That is their gift to us, for they are helping us reclaim these denied parts, helping us become whole again. Could we look honestly at our actions and see how they could have formed this opinion? Remember that each criticism that hurts us reveals to us a wound that is calling out for our love and attention.

Respect

It is a strange fact of life that we often talk to strangers more politely than we do those we are close to. Nathaniel Branden gives a strikingly true example: if we had a guest in our house, and he spills a drink on the carpet, how would we react?

Even if we got upset, we would still hide it and do our best to be polite. Now, what if someone in the family did the same thing? Many of us won’t bother to hide our irritation. We might call them clumsy or stupid, or even punish them. Again, this need not be obvious. I often see parents talking about a young child as if he was not there. This can be very damaging to a fragile mind.

Could we see that those closest to us, that we claim to love, deserve the most respect – and that we don’t always give it to them?

Please be honest, for this is a painful thing to see in ourselves. We have all used ridicule, emotional or even physical violence to control and manipulate those we claim to love. Perhaps it is time to show respect for his or her dignity as a human being.

What’s Next

To stop this article from being too long, I’ll leave the rest of the points for the next article – they are all related.

How To Polarize With Love Instead Of Fear

Published January 28, 2012 by matchsoul

In cartoons, whenever a major character is facing a moral dilemma, two opposing figures sometimes pop up on their shoulders. There’s an angel, which represents the kind and loving thing to do, and there is the devil, which represents the greedy or selfish thing to do. Almost always, these two characters get into a fight with each other, but usually the character decides to “do the right thing,” and the devilish figure is defeated. In real life, we often find ourselves in a similar predicament: There is a “right” choice, and a “wrong” choice, and we must do what we feel is best. Even though we never have figures appear on our shoulders, we almost always have their corresponding voices in our minds.

That voice of the angel could be called your higher self, while the voice of the devil could be called your lower self. If you are serious about personal development and becoming the best person that you can be, you must learn to connect with your higher self. Only by consciously choosing to listen to your higher self (while simultaneously ignoring your lower self) can you become a better person. However, this isn’t always as easy as it seems. We get so caught up in living our lives that we rarely think about the moral implications of our choices. And even when we think about morals, we usually restrict our thoughts to “good” and “evil” But how many of our choices that we make really fit into those terms?

A Better Polarity

Instead of thinking about issues in terms of “good” and “evil”, or even “right” and “wrong”, I think it is much more useful to think in terms of “love” and “fear.” Even though most people tend to think that the opposite of love should be hate, this isn’t accurate. As Master Yoda taught us, “Fear leads to anger, anger leads to hate…” If you sit down to think about that statement, you can test its validity for yourself. Of course, not all of anger comes from fear, but the overwhelming majority of it does. If you are honest with yourself, I think that you’ll find that most of the time, your anger has been a secondary emotion that came after your fear.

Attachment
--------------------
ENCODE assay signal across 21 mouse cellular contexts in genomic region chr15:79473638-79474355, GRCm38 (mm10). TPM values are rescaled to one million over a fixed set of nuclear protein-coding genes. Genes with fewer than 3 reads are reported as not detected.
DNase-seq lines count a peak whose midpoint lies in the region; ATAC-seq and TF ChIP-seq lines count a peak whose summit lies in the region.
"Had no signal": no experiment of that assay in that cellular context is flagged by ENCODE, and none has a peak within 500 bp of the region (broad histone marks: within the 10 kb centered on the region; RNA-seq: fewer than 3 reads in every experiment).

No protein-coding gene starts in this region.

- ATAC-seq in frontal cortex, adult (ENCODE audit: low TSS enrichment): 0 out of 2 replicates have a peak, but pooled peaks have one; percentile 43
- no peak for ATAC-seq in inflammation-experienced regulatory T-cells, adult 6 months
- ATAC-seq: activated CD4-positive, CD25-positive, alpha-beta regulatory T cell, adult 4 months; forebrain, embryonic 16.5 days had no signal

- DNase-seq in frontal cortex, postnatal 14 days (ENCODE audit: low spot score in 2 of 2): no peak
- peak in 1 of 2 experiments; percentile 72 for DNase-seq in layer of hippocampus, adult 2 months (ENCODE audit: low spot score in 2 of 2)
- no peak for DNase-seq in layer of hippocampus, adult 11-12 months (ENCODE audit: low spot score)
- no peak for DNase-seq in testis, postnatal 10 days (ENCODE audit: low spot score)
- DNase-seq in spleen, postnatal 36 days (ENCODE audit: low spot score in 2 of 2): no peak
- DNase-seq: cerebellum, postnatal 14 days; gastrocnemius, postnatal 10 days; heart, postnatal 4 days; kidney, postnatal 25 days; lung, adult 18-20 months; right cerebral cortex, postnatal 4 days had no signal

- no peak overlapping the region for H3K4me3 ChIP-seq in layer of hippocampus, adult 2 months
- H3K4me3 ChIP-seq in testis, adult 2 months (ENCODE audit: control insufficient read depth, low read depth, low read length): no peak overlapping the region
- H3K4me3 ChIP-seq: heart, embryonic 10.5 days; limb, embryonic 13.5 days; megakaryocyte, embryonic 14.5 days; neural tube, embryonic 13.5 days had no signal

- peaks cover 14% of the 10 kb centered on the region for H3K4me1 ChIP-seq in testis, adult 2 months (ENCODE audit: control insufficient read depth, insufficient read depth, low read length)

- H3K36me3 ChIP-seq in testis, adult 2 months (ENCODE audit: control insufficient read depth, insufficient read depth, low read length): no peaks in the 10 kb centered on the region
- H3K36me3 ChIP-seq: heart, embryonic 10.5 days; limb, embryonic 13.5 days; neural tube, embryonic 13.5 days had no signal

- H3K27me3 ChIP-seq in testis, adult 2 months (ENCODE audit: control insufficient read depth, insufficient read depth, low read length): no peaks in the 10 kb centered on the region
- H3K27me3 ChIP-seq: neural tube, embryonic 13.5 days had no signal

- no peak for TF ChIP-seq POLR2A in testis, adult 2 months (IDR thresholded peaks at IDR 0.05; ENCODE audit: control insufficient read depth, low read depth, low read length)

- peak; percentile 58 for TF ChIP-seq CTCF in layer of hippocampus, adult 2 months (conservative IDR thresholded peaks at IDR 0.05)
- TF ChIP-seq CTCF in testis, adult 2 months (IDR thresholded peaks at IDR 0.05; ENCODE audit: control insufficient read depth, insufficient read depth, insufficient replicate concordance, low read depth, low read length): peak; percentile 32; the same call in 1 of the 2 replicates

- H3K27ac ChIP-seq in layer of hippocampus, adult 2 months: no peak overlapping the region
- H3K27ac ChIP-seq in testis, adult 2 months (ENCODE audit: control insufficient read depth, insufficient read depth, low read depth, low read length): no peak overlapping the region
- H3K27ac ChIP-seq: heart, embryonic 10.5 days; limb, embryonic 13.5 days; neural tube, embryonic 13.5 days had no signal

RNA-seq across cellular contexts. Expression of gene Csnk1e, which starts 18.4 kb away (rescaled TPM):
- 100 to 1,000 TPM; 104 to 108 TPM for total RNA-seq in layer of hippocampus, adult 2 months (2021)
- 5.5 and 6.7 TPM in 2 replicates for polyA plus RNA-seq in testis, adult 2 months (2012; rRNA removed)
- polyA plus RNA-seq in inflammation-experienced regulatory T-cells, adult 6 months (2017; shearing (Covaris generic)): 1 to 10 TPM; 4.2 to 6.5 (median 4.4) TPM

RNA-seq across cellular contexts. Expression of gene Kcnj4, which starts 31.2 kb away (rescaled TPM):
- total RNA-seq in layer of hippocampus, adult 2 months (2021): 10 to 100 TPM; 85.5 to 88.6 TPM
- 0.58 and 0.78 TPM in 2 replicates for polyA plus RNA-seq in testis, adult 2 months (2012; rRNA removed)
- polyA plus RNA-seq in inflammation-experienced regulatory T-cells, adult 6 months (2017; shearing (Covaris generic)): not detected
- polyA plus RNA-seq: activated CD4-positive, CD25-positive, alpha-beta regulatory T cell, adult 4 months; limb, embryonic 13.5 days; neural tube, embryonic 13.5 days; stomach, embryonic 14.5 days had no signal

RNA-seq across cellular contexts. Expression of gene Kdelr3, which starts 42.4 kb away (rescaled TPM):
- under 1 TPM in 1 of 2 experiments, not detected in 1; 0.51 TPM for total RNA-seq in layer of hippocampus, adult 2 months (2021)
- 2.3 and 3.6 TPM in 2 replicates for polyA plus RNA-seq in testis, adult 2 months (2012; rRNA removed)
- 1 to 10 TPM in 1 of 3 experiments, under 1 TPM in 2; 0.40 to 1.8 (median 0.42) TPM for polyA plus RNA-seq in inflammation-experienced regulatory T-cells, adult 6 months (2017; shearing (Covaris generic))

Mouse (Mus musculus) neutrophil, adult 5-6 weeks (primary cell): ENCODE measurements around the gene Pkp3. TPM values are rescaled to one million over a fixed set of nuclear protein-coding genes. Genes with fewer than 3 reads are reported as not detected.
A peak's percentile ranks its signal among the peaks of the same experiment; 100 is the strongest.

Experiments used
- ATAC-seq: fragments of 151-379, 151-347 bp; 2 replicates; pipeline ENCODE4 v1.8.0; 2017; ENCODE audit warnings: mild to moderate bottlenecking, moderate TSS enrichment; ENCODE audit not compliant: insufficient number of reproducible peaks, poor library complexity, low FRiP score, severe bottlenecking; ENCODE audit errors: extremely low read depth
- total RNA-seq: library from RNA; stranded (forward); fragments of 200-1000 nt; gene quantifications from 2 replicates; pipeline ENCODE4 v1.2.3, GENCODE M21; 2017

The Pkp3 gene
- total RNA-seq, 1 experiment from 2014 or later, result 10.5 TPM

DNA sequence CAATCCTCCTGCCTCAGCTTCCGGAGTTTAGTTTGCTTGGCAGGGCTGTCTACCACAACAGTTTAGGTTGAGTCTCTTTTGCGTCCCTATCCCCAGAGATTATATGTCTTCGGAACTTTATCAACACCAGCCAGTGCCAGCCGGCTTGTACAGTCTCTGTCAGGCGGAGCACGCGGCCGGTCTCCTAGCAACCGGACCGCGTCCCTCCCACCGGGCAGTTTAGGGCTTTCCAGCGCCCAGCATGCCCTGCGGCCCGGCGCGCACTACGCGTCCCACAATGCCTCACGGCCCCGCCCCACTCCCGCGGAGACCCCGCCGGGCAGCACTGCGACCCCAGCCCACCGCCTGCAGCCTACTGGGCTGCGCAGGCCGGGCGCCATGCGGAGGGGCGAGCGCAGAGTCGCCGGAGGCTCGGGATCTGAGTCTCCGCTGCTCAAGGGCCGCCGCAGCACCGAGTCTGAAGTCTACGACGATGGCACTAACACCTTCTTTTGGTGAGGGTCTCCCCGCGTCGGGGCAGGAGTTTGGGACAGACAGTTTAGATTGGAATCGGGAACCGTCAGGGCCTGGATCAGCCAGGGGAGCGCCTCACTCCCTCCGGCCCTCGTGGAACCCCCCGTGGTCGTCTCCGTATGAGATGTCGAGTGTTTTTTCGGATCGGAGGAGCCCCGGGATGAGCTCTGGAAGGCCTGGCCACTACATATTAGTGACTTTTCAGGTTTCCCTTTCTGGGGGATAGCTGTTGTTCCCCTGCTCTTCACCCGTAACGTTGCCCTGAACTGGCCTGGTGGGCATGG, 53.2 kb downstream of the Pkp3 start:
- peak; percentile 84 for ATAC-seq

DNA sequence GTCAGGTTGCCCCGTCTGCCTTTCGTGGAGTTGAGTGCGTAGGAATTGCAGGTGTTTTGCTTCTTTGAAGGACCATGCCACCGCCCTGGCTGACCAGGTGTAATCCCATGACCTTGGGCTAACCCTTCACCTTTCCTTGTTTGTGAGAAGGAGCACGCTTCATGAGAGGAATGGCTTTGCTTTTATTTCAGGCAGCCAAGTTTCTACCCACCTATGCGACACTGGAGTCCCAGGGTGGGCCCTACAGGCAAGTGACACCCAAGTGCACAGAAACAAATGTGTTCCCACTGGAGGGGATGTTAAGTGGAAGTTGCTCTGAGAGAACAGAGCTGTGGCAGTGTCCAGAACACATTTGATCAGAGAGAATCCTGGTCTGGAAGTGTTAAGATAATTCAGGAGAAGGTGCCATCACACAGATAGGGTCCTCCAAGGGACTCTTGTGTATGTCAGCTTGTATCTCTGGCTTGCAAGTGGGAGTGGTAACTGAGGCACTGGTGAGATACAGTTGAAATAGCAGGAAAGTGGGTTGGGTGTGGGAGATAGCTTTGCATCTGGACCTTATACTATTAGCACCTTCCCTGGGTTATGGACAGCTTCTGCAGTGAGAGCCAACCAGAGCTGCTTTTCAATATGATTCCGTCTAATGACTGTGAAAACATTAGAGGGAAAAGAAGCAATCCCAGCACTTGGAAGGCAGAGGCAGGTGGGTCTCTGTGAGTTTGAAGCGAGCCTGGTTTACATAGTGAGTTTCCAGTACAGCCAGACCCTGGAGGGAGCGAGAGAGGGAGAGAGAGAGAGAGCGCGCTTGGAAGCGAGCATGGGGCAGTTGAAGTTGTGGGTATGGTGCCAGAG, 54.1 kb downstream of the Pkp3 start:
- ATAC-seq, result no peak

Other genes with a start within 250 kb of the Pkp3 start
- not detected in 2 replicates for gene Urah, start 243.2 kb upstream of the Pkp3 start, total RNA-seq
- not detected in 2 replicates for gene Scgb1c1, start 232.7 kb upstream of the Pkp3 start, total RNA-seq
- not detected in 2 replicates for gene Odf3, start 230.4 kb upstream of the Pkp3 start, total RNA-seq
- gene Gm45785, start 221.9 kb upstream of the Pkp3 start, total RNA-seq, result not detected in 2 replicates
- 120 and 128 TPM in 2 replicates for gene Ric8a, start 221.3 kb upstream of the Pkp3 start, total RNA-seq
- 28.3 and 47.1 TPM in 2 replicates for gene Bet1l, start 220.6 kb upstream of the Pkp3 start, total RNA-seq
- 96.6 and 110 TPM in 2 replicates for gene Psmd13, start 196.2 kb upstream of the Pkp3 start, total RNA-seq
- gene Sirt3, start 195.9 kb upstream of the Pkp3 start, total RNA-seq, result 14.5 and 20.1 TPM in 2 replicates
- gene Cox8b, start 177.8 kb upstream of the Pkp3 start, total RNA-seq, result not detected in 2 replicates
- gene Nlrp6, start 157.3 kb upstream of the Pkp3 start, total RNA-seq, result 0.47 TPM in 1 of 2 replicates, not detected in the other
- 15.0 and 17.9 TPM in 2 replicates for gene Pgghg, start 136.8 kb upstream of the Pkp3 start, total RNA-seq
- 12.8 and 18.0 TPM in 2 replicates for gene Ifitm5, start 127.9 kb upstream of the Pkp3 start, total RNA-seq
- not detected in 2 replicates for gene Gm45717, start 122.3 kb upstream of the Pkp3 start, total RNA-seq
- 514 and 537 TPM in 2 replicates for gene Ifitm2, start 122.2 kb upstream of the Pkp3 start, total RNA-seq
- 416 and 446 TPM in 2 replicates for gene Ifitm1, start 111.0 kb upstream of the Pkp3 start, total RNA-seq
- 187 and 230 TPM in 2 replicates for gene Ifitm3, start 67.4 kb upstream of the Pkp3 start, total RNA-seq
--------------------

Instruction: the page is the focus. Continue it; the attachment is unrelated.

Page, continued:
First, something scares you. You don’t like feeling afraid, and so you turn that fear into anger to protect yourself from feeling weak or cowardly. When we don’t express our anger, or when we allow it to fester inside our soul without releasing it, it becomes hatred. Therefore, the root of hatred is fear. In fact, I believe that fear is the root of all evil in the world. Most of our decisions (at least the truly important ones) can be summed up in the choice between love and fear.

A Personal Example

The hardest decision that I ever had to make in my life was a custody decision for my child. After my divorce was finalized, I had won custody of my daughter, and she was living with me full time. I had a hundred reasons for keeping my daughter with me. I could rehash them here, but I won’t. All you really need to know is that most of those reasons were based in fear. I was afraid that my ex couldn’t provide the right kind of life for my daughter, and so I kept my daughter for myself.

My daughter was miserable living with me.

She missed her mom, and she cried herself to sleep nearly every night. I couldn’t find a job, and so money was incredibly tight. And even though I had the full support of my family and friends, and even though everyone felt like I was doing the right thing, I felt awful about it. Even though I hadn’t consciously come up with the “love vs. fear” polarity yet, on a subconscious level, I knew that I wasn’t doing the right thing. As it is said, if you love someone, let them go. Sometimes, we even have to do that with our children. After about six months, I knew that I had to let my daughter go live with her mom. It was simply the right thing to do.